BP reported a $16.8 billion quarterly loss on Tuesday, and cut its dividend in half for the first time since the Deepwater Horizon disaster a decade ago, as lower oil prices and plunging demand from the effects of the coronavirus pandemic took a toll on the London-based energy giant.
At the same time, the company took $17. 4 billion in write-offs in exploration and other activities, and cut its forecasts for oil and gas prices.
In cutting its dividend to 5.25 cents a share, BP said that it would prioritize keeping the payout at that level. The company has previously said it would cut about 10,000 jobs, with the majority expected to leave this year.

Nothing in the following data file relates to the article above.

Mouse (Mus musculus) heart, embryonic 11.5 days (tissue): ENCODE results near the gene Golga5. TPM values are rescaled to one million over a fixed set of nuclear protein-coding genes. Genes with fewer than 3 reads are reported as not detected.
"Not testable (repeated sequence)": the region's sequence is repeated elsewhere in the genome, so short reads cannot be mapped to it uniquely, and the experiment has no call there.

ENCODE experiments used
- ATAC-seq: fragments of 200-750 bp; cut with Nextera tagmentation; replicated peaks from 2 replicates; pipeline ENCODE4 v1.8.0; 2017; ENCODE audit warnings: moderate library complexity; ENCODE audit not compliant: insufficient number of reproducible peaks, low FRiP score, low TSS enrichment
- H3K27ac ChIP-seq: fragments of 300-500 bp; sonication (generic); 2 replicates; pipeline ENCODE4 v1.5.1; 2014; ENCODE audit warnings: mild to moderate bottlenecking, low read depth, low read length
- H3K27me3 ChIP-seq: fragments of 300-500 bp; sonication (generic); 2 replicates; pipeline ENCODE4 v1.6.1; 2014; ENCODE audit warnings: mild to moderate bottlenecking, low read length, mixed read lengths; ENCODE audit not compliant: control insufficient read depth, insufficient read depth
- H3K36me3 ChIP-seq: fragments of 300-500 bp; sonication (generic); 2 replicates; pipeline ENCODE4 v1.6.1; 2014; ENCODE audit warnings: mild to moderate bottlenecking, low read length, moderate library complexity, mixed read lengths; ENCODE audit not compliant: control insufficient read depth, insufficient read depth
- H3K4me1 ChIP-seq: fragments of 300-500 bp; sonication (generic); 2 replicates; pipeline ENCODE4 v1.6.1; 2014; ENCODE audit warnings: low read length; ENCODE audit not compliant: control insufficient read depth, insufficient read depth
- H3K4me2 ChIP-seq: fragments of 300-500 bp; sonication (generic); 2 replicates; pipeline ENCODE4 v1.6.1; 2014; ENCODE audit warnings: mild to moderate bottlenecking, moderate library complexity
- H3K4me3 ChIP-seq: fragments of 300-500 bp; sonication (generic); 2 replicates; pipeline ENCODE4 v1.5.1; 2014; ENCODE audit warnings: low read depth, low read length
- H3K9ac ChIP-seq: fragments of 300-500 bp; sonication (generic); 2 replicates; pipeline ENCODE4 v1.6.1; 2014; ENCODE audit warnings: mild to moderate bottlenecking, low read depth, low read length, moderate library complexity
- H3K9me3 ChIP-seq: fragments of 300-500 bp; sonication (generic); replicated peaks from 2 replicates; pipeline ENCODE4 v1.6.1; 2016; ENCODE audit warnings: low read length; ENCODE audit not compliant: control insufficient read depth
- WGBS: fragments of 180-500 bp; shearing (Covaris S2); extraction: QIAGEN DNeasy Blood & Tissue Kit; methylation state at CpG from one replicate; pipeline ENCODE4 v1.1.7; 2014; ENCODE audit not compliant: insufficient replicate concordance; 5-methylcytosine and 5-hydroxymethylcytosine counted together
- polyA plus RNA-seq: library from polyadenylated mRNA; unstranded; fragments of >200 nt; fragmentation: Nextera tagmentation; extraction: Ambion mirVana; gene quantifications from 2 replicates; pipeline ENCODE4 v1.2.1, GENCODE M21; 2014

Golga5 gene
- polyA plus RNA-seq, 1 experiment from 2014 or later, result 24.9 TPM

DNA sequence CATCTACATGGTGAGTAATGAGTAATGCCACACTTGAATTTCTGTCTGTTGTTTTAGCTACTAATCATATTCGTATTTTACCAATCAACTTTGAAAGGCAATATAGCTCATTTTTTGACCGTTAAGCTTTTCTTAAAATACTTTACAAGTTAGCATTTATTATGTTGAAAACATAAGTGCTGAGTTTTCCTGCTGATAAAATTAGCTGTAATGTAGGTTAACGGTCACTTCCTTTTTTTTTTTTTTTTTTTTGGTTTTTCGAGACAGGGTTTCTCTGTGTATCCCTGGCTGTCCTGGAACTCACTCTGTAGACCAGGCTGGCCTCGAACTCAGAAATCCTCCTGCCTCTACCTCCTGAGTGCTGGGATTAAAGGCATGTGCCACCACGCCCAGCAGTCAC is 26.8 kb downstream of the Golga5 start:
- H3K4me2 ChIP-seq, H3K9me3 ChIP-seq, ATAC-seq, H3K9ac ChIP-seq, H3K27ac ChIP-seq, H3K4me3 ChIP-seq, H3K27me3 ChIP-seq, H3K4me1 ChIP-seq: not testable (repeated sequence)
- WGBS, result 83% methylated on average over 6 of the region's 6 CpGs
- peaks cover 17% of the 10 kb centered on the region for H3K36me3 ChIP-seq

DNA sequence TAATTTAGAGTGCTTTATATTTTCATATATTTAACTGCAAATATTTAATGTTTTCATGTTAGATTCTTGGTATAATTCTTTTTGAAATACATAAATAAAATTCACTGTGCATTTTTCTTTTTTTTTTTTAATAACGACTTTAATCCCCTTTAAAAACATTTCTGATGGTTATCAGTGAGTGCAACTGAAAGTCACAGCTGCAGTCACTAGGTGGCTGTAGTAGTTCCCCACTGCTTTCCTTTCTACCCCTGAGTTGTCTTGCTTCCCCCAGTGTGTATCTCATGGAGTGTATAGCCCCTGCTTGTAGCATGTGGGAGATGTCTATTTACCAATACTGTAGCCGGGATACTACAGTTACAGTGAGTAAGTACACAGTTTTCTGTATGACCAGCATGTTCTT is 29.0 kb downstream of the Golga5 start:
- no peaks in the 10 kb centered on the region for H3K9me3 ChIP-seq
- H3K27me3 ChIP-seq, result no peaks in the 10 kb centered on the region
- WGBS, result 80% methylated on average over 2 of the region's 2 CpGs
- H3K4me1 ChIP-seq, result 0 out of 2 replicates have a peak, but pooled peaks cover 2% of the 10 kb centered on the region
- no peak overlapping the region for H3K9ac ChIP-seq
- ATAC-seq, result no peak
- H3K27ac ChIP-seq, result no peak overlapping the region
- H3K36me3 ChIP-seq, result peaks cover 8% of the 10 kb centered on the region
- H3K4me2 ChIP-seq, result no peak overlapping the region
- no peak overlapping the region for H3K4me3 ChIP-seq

On a call with journalists on Tuesday, the company’s chief executive, Bernard Looney, outlined an effort to shift BP away from its focus on oil to what he called an “integrated energy company.”
Among the highlights of his presentation: BP will increase its investments in low-carbon energy, like solar and wind power, by tenfold in a decade, while cutting its oil and gas production by 40 percent. He also said BP would not begin exploration in any new countries.
By the end of the decade, he said, oil and gas would make up about half of the company’s capital investments, with renewables and other non-oil investments accounting for the rest.